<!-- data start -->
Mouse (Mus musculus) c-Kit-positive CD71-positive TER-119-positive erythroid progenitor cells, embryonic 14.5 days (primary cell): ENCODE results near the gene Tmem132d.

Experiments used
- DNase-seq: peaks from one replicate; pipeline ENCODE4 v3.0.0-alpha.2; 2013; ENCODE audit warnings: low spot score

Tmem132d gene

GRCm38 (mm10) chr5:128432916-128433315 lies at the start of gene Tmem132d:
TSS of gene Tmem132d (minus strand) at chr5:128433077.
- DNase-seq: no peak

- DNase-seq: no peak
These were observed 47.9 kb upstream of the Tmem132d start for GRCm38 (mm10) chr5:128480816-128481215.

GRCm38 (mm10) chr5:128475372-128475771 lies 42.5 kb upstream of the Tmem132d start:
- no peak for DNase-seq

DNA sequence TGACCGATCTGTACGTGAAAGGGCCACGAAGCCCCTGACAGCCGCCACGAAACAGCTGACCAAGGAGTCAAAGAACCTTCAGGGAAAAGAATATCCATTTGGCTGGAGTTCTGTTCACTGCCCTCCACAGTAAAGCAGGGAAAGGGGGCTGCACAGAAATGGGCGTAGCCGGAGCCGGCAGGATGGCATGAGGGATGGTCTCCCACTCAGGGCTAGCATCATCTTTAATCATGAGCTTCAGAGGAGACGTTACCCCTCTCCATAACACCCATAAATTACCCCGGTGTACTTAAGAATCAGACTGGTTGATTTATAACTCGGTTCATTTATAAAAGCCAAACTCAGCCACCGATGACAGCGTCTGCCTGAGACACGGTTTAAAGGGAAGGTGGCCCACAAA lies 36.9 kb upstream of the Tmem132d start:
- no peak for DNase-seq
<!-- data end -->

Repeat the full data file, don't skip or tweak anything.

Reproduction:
Mouse (Mus musculus) c-Kit-positive CD71-positive TER-119-positive erythroid progenitor cells, embryonic 14.5 days (primary cell): ENCODE results near the gene Tmem132d.

Experiments used
- DNase-seq: peaks from one replicate; pipeline ENCODE4 v3.0.0-alpha.2; 2013; ENCODE audit warnings: low spot score

Tmem132d gene

GRCm38 (mm10) chr5:128432916-128433315 lies at the start of gene Tmem132d:
TSS of gene Tmem132d (minus strand) at chr5:128433077.
- DNase-seq: no peak

- DNase-seq: no peak
These were observed 47.9 kb upstream of the Tmem132d start for GRCm38 (mm10) chr5:128480816-128481215.

GRCm38 (mm10) chr5:128475372-128475771 lies 42.5 kb upstream of the Tmem132d start:
- no peak for DNase-seq

DNA sequence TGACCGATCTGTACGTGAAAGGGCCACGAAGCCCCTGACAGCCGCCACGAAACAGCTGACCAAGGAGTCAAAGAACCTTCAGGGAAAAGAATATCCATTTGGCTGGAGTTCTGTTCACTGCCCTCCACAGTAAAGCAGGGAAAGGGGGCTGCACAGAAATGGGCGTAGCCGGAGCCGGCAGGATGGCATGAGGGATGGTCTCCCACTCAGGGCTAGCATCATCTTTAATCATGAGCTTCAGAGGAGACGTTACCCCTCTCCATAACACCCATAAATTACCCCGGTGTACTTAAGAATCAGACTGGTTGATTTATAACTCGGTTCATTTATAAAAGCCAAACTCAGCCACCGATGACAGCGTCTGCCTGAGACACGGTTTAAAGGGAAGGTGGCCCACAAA lies 36.9 kb upstream of the Tmem132d start:
- no peak for DNase-seq